Try a trend: Virtual humans, Majorette dancing and more
Apr 26, 2023 – minute read
Apr 26, 2023 – minute read
Today, we’re launching a new series where we surface trends that really pop, that our experts are seeing around the world on YouTube. Whether you’re looking for inspiration for your next video, general YouTube knowledge, or opportunities to get ahead of rising trends, here are some key trends and insights to chew on.
As AI continues to have an increasing influence on creation, Virtual Humans indicate that audiences are open to engaging with generative Creators and humans alike.
What this is: You’ve likely heard of VTubers by now - animated personas who have exploded globally since their origination in Japan and are garnering over 1.5B views per month1. Combine that aesthetic with the recent rise of AI, and you have a good explanation for the arrival of Virtual Humans, with support from Gen Z in particular, in South Korea. Unlike the cartoonish depictions of VTubers, Virtual Humans are digitally-rendered personas with hyper-realistic appearances who are captivating audiences by creating videos for popular content categories on YouTube, such as dance challenges on Shorts, music videos, and song covers.
Why this matters: As AI continues to have an increasing influence on creation, Virtual Humans indicate that audiences are open to engaging with generative Creators and humans alike. Whether with the launch of a new channel, or a Creator looking to diversify the existing presentation of their content, it’s possible to still connect with audiences by using digital personas, realistic and cartoon-like, or your own face.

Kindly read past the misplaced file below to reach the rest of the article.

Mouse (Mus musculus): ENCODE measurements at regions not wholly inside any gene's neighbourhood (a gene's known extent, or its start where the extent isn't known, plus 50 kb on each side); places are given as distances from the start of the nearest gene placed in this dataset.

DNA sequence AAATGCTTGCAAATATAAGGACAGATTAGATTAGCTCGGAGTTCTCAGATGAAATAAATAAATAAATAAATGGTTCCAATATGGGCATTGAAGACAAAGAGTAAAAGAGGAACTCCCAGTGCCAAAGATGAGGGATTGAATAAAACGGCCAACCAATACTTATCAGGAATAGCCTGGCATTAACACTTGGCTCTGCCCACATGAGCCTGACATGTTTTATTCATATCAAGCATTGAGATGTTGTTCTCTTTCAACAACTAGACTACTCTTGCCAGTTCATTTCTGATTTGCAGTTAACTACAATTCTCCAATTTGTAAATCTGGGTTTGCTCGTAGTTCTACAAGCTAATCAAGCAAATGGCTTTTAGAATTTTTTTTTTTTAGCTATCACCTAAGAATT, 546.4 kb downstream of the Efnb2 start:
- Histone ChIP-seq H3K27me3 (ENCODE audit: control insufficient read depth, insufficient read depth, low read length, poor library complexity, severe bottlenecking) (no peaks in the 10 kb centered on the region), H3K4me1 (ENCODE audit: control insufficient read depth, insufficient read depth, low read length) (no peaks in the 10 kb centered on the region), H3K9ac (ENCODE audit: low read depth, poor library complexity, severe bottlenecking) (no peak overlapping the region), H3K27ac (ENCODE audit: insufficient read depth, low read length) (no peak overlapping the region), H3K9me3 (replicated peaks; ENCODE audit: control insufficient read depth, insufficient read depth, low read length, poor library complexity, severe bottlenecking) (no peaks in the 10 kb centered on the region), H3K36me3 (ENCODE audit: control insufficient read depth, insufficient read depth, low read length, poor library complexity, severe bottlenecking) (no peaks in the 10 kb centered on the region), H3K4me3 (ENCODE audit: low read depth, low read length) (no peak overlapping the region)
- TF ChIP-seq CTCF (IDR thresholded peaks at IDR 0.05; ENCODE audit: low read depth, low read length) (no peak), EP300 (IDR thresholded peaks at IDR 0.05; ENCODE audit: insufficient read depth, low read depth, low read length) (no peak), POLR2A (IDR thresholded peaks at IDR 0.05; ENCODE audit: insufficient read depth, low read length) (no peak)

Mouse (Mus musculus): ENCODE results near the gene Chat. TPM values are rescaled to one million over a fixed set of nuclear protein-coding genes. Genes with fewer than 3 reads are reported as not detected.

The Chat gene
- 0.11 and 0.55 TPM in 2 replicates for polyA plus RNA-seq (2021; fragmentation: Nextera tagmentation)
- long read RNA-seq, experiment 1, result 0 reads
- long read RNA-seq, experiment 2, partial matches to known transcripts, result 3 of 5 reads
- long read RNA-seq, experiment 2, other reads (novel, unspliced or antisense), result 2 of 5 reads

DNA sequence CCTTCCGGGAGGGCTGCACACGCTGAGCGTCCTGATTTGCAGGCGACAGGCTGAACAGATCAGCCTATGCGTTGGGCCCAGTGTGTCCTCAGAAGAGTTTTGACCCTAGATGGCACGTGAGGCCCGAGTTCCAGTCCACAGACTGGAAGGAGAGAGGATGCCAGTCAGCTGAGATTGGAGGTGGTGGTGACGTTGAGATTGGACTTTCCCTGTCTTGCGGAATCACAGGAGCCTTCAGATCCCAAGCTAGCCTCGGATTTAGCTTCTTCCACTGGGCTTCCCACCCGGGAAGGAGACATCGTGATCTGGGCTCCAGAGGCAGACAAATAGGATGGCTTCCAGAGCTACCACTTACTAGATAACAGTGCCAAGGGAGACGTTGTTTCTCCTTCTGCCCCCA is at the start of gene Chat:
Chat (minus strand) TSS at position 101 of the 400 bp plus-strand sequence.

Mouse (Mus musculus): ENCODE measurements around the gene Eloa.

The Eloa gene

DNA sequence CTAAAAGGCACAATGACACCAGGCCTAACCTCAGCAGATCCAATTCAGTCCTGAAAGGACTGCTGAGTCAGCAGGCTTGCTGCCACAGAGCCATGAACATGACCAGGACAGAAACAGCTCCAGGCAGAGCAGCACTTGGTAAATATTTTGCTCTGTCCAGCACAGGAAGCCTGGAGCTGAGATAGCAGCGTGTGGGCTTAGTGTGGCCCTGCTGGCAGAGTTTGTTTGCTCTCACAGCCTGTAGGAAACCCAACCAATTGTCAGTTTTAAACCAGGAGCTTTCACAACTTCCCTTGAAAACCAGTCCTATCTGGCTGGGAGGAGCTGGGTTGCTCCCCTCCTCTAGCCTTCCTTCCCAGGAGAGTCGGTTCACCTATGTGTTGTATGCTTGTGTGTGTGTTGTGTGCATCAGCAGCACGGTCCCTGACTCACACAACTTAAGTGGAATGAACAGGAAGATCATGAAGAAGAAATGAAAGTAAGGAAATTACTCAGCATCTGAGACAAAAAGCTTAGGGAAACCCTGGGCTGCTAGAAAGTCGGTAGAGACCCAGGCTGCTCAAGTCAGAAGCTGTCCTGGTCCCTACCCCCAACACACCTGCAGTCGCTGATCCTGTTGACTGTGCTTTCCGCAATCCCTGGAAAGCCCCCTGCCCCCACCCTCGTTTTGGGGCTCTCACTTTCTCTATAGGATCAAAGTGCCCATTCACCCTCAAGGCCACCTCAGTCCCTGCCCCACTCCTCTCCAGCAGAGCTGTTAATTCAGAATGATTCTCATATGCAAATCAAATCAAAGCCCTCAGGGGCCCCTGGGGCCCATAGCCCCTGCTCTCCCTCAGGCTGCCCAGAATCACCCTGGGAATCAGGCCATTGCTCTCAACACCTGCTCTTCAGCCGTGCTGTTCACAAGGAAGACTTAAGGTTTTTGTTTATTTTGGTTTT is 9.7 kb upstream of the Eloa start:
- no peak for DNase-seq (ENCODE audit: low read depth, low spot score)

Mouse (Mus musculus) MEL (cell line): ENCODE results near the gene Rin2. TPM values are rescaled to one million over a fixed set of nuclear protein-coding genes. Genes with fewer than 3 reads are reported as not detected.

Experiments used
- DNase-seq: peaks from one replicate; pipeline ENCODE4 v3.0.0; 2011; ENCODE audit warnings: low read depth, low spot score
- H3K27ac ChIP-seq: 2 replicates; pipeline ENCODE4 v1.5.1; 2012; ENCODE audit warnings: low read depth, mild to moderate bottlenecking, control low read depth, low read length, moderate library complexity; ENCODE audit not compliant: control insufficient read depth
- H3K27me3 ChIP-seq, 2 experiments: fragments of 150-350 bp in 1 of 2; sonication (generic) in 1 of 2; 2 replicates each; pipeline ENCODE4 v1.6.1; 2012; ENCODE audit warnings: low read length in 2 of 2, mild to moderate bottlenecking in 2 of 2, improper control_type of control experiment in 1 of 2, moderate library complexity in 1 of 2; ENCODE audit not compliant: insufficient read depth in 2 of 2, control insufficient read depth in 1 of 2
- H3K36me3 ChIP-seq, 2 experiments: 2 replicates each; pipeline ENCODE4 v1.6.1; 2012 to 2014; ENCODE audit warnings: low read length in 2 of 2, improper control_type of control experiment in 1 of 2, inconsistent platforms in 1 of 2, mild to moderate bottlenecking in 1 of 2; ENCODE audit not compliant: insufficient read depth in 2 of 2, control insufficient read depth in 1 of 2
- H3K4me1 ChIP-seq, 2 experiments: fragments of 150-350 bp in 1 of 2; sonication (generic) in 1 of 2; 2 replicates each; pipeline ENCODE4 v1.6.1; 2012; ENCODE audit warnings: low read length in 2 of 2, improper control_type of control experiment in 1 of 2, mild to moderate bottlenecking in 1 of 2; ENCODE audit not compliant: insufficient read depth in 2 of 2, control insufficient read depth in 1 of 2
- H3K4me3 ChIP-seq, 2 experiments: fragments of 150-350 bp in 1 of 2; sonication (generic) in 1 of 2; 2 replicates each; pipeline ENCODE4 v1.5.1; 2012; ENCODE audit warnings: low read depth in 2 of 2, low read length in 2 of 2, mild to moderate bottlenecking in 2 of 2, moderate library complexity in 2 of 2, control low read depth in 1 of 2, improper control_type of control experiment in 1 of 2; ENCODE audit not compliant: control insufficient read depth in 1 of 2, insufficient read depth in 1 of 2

What this is: There has been an increase in spooky content popping up despite it not being October. Analog horror refers to a genre of horror content that uses vintage media effects from TV broadcasts, VHS tapes, and old films to enhance stories. It gained popularity through projects like Local 58, The Mandela Catalogue, and The Backrooms (Found Footage), which became one of the top trending videos of 2022. While these were all long form series, the most recent manifestation of analog horror is doppelganger Shorts, where Creators record their evil body doubles to bring mystery, and eeriness to a situation, using both audio from the Mandela Catalogue and Sirens.
Why this matters: Oftentimes, short form video in tandem with long form allows for different creative demonstrations on the same topic. In this case, instead of the typical longer storylines with analog horror, Creators are finding pithy and creative ways to demonstrate bite-sized interpretations of an already widely loved genre. This not only allows for new content trends to arise, but also meets varying audience needs and interests across formats.
What this is: There’s a new dance style taking over, and it’s modeled on majorettes. While majorette choreography is typically associated with marching bands, it has become a recurring inspiration for recent dance challenges such as Beyonce’s Upgrade U and Toosi’s Favorite Song (where even the artist got involved). Majorettes have always been a hallowed part of Historically Black Colleges and Universities’ tradition, but are getting more recognition in pop culture, including these dances have re-energized and expanded the definition of what short form dance trends can look like.